Wednesday, May 13, 2009

My Response to Top 10 Responses to Why Should I Use Linux?


In the article 'Top 10 Responses to Why Should I Use Linux?', it runs through a selection of the most debated points to computers making the switch to using Linux instead of Microsoft Windows operating systems.

It is written by a Linux enthusiast who has written down 10 key points why they think you should at least not fear the Linux operating system. However, I myself was a Linux enthusiast and at a stage of my life attempted to "convert" a selection of windows user, but to no success.

Although primarily I am a Windows user, I do also own and Apple Mac while also use a Linux web server. Reason I disclose this is outline any suspected bias that my rebuttal might draw.

I will now go through each point and explain why each point isn't exactly as straight forward as perceived.

1. Linux helps you get rid of viruses, worms, and other computer infections
Although it is possible to get infected even with Linux (malware is mainly written for Windows), its system architecture, based on a server-client relationship makes it difficult for a virus to do any damage.
This is where the heading doesn't match the content. Though it's false that Linux help you get rid of viruses etc. the operating system itself is not as susceptible to virus and worms. As the paragraph mentions, due to the way Linux core is design and developed any negative software that is trying infect an Linux system require Administrator access to the system before it can cause damage. Having said that, Apple Mac OS X is exactly the same.
This first point is probably the actual a reasonable point if you are paranoid regarding PC Security.

2. Linux is fast and will stay fast

Unfortunately, I don't believe this at all. In this paragraph, the author claims that the operating system does not require extensive amounts of RAM or other hardware to run the operating system. There are also claims that Windows XP and Windows Vista are resource 'hogs'. However from my experience I would agree the Windows Vista was memory hungry upon release however some issue have since been resolved. Windows XP is not resource hungry as long as it is maintained. Most Linux don't need alot to run, but once you start using Graphical interfaces like GNOME or KDE, then running Firefox, OpenOffice, and more you start using up what little RAM you have. So its true to say that the operating system doesn't need much, but will need more to start using it.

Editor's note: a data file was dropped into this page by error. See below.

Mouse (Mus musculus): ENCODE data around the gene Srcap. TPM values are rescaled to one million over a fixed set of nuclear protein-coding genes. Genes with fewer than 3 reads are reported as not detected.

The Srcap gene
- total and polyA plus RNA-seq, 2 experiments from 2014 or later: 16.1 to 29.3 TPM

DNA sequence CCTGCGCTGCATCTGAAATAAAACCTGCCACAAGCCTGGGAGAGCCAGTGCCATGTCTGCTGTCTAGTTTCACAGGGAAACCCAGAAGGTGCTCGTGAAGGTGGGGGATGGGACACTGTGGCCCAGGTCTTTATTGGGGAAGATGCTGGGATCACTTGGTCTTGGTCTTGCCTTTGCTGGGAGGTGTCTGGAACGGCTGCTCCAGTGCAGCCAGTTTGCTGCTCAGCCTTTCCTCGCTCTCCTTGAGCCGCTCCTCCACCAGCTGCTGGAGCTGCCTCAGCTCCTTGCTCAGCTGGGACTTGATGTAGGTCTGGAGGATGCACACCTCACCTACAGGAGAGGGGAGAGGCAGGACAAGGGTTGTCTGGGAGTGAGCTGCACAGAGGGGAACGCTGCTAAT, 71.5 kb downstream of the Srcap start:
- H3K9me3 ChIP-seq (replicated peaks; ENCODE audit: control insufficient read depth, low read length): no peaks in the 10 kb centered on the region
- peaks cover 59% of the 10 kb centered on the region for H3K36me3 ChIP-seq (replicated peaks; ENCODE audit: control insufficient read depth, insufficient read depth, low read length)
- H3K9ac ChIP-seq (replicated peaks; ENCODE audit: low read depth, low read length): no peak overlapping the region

3. Linux is easier to use than Windows.
This statement is all about opinion. Some would say that Mac is easier than Windows or Linux. Some might say that SCO Unix is their OS of choice. To say that Linux is easier to use than windows is inaccurate. What makes it harder to claim this statement is that there is not ONE version/edition of Linux. Linux comes in hundreds of different "flavours" or distribution which means that one distribution is completely different to another. Ubuntu Linux has been dubbed the most user friendly version of Linux out there. From my perspective on the other hand, couldn't find another more difficult OS. Like anything, different things take time to get used to just like it was with the transition between Windows XP and Windows Vista. This point should not be made as a benefit to use Linux. This is a personal statement of preference.